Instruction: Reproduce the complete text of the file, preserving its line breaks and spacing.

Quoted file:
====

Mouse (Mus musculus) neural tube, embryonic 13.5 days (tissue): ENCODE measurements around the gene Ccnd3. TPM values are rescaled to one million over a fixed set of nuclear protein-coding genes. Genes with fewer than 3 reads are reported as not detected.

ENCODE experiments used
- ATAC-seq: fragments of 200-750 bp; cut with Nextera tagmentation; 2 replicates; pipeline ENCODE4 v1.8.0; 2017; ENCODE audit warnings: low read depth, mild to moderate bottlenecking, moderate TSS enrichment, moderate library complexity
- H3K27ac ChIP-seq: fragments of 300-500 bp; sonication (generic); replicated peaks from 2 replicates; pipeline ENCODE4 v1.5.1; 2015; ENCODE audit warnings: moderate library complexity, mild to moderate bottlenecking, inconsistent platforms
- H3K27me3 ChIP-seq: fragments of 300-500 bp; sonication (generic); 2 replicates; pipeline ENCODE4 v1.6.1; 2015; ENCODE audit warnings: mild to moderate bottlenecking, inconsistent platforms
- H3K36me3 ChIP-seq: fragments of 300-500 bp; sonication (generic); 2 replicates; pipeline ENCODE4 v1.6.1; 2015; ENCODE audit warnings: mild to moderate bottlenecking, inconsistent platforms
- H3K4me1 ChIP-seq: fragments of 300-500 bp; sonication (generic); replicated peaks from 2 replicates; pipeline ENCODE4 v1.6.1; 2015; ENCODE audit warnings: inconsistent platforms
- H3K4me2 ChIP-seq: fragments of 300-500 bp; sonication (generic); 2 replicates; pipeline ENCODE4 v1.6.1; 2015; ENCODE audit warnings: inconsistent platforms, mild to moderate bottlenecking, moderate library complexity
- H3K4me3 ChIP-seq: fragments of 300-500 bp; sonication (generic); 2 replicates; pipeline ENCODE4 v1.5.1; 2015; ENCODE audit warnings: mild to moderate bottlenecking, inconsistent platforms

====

Mouse (Mus musculus) neural tube, embryonic 13.5 days (tissue): ENCODE measurements around the gene Ccnd3. TPM values are rescaled to one million over a fixed set of nuclear protein-coding genes. Genes with fewer than 3 reads are reported as not detected.

ENCODE experiments used
- ATAC-seq: fragments of 200-750 bp; cut with Nextera tagmentation; 2 replicates; pipeline ENCODE4 v1.8.0; 2017; ENCODE audit warnings: low read depth, mild to moderate bottlenecking, moderate TSS enrichment, moderate library complexity
- H3K27ac ChIP-seq: fragments of 300-500 bp; sonication (generic); replicated peaks from 2 replicates; pipeline ENCODE4 v1.5.1; 2015; ENCODE audit warnings: moderate library complexity, mild to moderate bottlenecking, inconsistent platforms
- H3K27me3 ChIP-seq: fragments of 300-500 bp; sonication (generic); 2 replicates; pipeline ENCODE4 v1.6.1; 2015; ENCODE audit warnings: mild to moderate bottlenecking, inconsistent platforms
- H3K36me3 ChIP-seq: fragments of 300-500 bp; sonication (generic); 2 replicates; pipeline ENCODE4 v1.6.1; 2015; ENCODE audit warnings: mild to moderate bottlenecking, inconsistent platforms
- H3K4me1 ChIP-seq: fragments of 300-500 bp; sonication (generic); replicated peaks from 2 replicates; pipeline ENCODE4 v1.6.1; 2015; ENCODE audit warnings: inconsistent platforms
- H3K4me2 ChIP-seq: fragments of 300-500 bp; sonication (generic); 2 replicates; pipeline ENCODE4 v1.6.1; 2015; ENCODE audit warnings: inconsistent platforms, mild to moderate bottlenecking, moderate library complexity
- H3K4me3 ChIP-seq: fragments of 300-500 bp; sonication (generic); 2 replicates; pipeline ENCODE4 v1.5.1; 2015; ENCODE audit warnings: mild to moderate bottlenecking, inconsistent platforms